Induction Hardening & Induction Annealing
What Is It?
Induction heating is a process where steel is hardened or annealed by heating, followed by quenching. It is an electromagnetic process using a copper inductor coil, which is fed a current at a specific frequency and power level.
Why Use Induction Hardening? Induction Hardening has many benefits such as:
- Localized Hardening. Case hardening places a hard case around the entire surface of the part while induction hardening hardens only the precise pattern defined by the inductor coil. The components in the photo have been cut and etched to show the induction hardened pattern.
- Depth of hardness is easily controlled. With this computer-controlled process, the depth of hardness is uniform and easy to control and replicate.
- Materials costs is reduced.
- Minimizes distortion.
- Inductors can be mounted to a line for increased throughput.
- Fewer processes are needed. No stop-off paints or copper-plating operations needed.
- No required preheating allows for quicker startup.
- No harmful emissions, noise, or environmental concerns.
- Induction heaters cause minimal distortion of parts.
- Efficient equipment. Utility costs are reduced.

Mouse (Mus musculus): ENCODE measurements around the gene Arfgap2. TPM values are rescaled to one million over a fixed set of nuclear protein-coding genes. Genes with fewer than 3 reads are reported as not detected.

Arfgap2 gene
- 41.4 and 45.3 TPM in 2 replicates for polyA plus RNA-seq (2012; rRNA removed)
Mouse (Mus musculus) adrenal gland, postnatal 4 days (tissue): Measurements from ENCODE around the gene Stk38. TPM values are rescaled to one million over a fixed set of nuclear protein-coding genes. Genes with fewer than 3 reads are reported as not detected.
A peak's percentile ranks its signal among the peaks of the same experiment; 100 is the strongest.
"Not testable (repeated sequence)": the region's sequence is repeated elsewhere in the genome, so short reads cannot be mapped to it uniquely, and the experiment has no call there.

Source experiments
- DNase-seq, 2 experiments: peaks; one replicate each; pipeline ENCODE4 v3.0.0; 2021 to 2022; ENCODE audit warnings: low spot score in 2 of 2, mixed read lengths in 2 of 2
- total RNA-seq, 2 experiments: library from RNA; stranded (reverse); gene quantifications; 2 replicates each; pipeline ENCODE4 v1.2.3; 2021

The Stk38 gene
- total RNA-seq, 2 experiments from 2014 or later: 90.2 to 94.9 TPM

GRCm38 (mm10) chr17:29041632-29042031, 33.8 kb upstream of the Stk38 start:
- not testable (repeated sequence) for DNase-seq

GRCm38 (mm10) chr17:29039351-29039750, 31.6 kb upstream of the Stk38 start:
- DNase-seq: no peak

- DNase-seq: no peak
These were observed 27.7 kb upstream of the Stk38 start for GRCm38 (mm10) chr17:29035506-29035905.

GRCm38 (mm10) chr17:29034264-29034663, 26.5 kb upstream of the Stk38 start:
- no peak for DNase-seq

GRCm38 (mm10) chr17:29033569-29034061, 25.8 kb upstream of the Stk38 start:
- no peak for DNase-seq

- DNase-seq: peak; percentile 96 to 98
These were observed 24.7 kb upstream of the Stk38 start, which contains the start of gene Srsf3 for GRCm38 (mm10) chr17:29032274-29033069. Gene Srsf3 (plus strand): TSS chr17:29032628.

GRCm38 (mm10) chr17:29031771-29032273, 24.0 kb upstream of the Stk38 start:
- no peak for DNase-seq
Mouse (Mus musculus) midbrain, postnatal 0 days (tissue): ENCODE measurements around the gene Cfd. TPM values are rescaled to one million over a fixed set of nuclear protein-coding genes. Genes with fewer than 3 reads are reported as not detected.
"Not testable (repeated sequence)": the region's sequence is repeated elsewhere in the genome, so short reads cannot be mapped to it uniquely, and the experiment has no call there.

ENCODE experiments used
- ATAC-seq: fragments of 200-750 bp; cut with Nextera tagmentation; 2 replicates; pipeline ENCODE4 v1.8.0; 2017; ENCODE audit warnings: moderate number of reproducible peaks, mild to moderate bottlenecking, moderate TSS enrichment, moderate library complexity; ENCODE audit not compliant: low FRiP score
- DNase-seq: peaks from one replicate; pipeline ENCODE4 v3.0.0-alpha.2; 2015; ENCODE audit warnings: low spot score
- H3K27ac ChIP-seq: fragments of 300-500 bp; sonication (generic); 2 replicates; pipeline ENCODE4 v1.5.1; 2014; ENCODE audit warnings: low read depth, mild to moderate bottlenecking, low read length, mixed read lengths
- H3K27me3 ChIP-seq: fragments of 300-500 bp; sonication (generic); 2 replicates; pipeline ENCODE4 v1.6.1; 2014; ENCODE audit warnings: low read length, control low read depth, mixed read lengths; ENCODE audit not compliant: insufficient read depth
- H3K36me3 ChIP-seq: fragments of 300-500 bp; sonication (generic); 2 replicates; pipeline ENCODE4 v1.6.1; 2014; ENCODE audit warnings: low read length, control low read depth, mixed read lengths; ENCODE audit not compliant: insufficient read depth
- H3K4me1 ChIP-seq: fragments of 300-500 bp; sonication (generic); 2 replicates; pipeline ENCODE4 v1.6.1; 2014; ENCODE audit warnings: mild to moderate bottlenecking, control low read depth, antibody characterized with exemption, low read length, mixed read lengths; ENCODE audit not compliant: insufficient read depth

Specialists Serving the Gear & Roll Industries
Since 1946, Commercial Induction has built a reputation as a premier induction heat treating company of large rolls and gears.
- Our niche in the roll industry is our ability to scan vertically a part up to 20 feet long, 7 inches in diameter.
- We offer a selection of quenches including water, oil, and water soluble media.
- Scanning equipment, index tables, rotary tables allows for high production runs or one piece at a time processing.
- Auxiliary equipment is just as important as the primary induction units and we are well equipped in this area to handle any of your requirements.
- Tempering furnaces capable of tempering any part.
- Certified magnaflux inspectors in-house.
- Cyrogenic treatment, Materials Lab services and Engineering support & troubleshooting available.